One of the problems of answering gardening questions on the radio: a lack of time to fully explore all possibilities. For example there was this exchange on a recent show.
|Cross Section of Rootstock Citrus|
"My young citrus trees (Santa Teresa lemon and Valencia orange) had their first crop this year and the fruit was near worthless. The rinds were very thick and the flesh contained very little juice. In addition the oranges were nearly tasteless. I fertilized them with organic fertilizer according to package directions. I live in Elverta (Sacramento County) and have a sandy clay soil. What might I have done wrong?"
"It sounds like rootstock fruit. If the fruiting wood goes in decline and the suckers take over from beneath the graft, one of the byproducts is fruit that fits your description: thick rinds, little juice and fairly tasteless. One way to make lemonade out of these lemons, so to speak, is to use the thick rind as a zest.
In his excellent book, "Citrus", citrus grower Lance Walheim explains the importance of growing citrus varieties on different rootstocks. The advantages of citrus rootstocks include keeping the overall height of the tree smaller, offering disease resistance, imparting more cold hardiness as well as better soil adaptation.
But if that rootstock takes over, possibly if the top part of the tree is killed in a freeze, watch out. Besides inedible fruit, citrus trees that grow from rootstocks such as Flying Dragon and Trifoliate orange have thicker leaves and many more thorns along the stems.
When you see those sprouts beginning below the bud union, cut them out.
"No, no this is not root stock. I carefully removed the sprouts of rootstock which was some sort of trifolate orange and I had the trees protected from frost."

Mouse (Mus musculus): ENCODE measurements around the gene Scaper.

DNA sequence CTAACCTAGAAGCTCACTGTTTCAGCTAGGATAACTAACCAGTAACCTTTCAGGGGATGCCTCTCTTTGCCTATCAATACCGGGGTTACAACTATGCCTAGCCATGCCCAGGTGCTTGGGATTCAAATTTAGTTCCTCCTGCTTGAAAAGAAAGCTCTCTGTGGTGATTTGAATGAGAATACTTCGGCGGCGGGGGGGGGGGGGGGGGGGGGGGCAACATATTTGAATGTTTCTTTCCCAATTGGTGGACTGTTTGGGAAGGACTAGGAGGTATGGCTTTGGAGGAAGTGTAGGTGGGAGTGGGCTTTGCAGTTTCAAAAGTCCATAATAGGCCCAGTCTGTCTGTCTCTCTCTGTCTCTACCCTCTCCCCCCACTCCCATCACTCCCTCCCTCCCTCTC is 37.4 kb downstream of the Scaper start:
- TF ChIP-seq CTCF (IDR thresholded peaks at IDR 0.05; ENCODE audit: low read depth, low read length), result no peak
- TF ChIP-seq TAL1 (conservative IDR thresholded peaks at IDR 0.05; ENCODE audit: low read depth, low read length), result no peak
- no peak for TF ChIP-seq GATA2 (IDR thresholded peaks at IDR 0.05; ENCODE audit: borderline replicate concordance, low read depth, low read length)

Fred responds (while looking anxiously at the clock):
"If it is not rootstock growth, then you may want to take a sample branch or a sample of the next fruit harvest to a good nursery for a positive I.D. Or, take those samples (or pictures of the tree) to Harvest Day at the Fair Oaks Horticulture Center on Saturday, August 7. There will be representatives of there who can help identify it."
I would never claim to know all the answers. One big advantage of my job: access to people who do have the answers. I forwarded this question to Mary Helen Seeger, one of the principals of wholesale citrus tree growers, Four Winds Growers.
Mary Helen provides another possible culprit to Bill's dilemma:
"This year, a lot of citrus fruit was damaged during the freeze," she explains. "It is especially noticeable on young trees as there is not much canopy to provide some frost protection. During a hard freeze, the vesicles burst and then, over time, they lose their juiciness, leaving the fiber of the vesicles. Lemons are more thin-skinned when they first turn yellow and are usable. During the winter, the fruit grows larger and the rind gets thicker. Oranges do that as well, but not to the extend that lemons do (in my experience.)
Anyway, don't give up on the trees yet. It has been a challenging year for plants with the wild temperature swings. Keep amending your soil with compost and organic matter to balance the clay. Keep amendments away from the trunk. Check out fourwindsgrowers.com for more tips."
And Mary Helen adds:
"Fred, remember to tell people to make sure large citrus trees in the ground are deeply watered and fertilized this time of year, to prevent "June drop". That's when temperatures rise suddenly, often accompanied by winds."
Consider it done, Mary Helen.